Okay, ……………..Let’s talk
In my opinion, White Balance is The most important thing you Must do when shooting Infrared.
I constantly interact with Infrared Digital Artists that are having challenges with their Infrared photography and 99% of the time the issue is White Balance.
I take a simple approach to White Balance and generally use foliage, grass or trees, as a reference image, or concrete or stone if the majority of my image is made up of that. This approach has worked well for me. Recently, I’ve been hearing people say that you can use a piece of Green paper in place of Green grass, or Blue/Cyan Paper to get a Blue Sky.
I just came back from testing this idea. On my way to the location I had in mind I spared no expense and stopped at that store where everything is a buck. They had a pack of colored construction paper, and those soft cookies I like, so I got both.
Here’s the paper,
I’m using my Super Color converted Canon 7DMKII for these, with my Tamron SP AF 10-24mm F3.5-4.5 Di II Ultra wide lens
So, first let’s start with the Green
I set the Green paper out, filled the image area with the paper, and shot 3 exposures
I selected 1/60sec and set the Custom White Balance.
Then I made this image
Umm,…… yeah, .. I don’t think so.
With a Red/Blue color channel swap I got this.
Okay, maybe the Cyan will work
Here’s the Cyan 3 exposures
……This looks familiar
Let’s try the image again.
Whoa,……….. Déjà vu
I then tried the Red,…… yeah, same thing.
Why did this happen?
Because ……………. it’s just a piece of paper.
In Infrared, the camera cannot tell the difference.
However, if we shoot the foliage
We can capture this .
Which can make this
So, I think I can safely say that putting colored paper in your camera bag for a White Balance will NOT help you get better images.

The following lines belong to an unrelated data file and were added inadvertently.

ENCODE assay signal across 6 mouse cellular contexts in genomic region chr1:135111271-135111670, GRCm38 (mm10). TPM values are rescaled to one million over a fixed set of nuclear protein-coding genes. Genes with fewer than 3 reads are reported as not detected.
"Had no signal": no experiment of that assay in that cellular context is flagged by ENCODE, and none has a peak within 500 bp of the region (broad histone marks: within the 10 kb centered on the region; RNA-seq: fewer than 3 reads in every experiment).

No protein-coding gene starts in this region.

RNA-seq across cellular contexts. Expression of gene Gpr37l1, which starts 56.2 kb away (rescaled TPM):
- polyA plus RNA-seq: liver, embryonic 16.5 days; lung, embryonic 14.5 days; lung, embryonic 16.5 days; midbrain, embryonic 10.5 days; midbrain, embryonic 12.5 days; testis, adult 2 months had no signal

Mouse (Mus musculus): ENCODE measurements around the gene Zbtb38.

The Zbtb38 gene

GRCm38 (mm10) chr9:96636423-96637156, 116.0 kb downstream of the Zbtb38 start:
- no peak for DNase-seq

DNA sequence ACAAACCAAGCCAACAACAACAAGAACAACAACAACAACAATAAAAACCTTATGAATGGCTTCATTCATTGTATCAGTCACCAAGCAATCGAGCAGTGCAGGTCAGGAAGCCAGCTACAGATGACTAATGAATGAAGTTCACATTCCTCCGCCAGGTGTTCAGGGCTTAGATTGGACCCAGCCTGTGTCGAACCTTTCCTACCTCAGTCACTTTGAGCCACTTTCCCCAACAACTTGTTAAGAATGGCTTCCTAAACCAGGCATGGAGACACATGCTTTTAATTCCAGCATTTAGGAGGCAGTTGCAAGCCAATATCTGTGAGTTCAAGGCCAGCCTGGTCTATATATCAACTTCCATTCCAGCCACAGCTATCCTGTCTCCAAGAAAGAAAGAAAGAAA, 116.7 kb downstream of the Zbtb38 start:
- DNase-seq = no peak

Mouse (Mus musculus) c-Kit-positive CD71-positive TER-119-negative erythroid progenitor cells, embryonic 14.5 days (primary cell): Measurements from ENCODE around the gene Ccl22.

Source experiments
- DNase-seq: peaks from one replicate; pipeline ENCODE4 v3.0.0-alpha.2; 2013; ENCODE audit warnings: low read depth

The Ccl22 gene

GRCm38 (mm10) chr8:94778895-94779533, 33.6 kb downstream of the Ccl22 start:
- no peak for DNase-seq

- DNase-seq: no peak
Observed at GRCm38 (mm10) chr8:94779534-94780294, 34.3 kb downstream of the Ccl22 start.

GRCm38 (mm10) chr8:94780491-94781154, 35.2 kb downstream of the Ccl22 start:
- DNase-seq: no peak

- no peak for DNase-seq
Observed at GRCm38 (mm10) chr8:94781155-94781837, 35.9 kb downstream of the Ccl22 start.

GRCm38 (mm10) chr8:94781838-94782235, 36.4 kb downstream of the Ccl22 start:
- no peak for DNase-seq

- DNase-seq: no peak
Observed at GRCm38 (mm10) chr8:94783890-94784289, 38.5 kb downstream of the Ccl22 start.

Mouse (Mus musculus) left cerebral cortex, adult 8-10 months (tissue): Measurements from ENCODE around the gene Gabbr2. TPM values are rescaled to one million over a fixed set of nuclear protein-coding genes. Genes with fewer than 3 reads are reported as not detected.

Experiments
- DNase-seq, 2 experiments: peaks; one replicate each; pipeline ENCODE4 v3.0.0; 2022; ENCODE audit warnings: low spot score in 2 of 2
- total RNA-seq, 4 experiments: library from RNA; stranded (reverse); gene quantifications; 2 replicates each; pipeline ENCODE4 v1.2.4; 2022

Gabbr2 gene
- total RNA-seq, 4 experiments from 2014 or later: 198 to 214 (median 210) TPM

But I do have another idea.
Remember that bag of cookies I got?
Well, it turns out they work about as well as the colored paper.
So, put them in your camera bag instead, and do a White Balance the right way.
Now, I gotta go, …. I really need a glass of milk.
Thank you for this article. very informative. I got a supercolor conversion with you guys and absolutely love it. Too bad it was last December when I had it done, there was no foliage to speak of, or other evergreens to take decent pictures, and I missed my 30-day free consultation because I had no pictures to bring to the session, I literally got my first usable picture a day after the grace period ended. Major bummer, because WB was a topic I was really interested in learning more about.
When the snow finally came off and evergreens were exposed enough to shoot, I still could not get the WB right. I use evergreens or grass as my custom WB photo on my EOS 20D, but my skies are still too much on the tobacco side, so after a channel swap they turn out to be garishly blue, exactly as you showed in the pictures above. I use Luminar and not LR or PSD, so building a custom color profile in the profile editor (as countless YT videos show) is out of question for me.
I use Canon DPP 4 to do WB correction with the eye dropper, as one of your videos showed, which gives perfect WB, resulting in perfect blue skies and yellow foliage as one would expect. Here is one major problem. Canon DPP4 creates only recipes and actually does not save the new WB settings into the RAW file, so even though you see the changes applied while viewing the photo in DPP4 the only way to get the WB-corrected file out of it into another program is exporting into a TIFF or JPEG, thus losing the benefits of RAW. Just saving the RAW with all the changes will not actually correct the WB in the RAW file, so when opened in Luminar or ON1, or Preview on my Mac it still looks awfully red.
Is there really no way to correct WB on RAW images in DPP4 and actually save that new WB setting in the RAW files, so I can take it into Luminar, ON1 or any other non-Adobe tool? As a hobbyist, I have zero interest in paying $10/mo for Lr + PSD creative suite. I simply cannot justify that expense.
What are the ret of you guys doing?
Noah Ashurov says
Why don’t you shoot me over an email (email@example.com), we would love for you to be able to take advantage of the training session!
Noah and Dan, thank you both for the follow up and for extending the grace period of free 1:1 training for me. Did not expect that. Nice touch!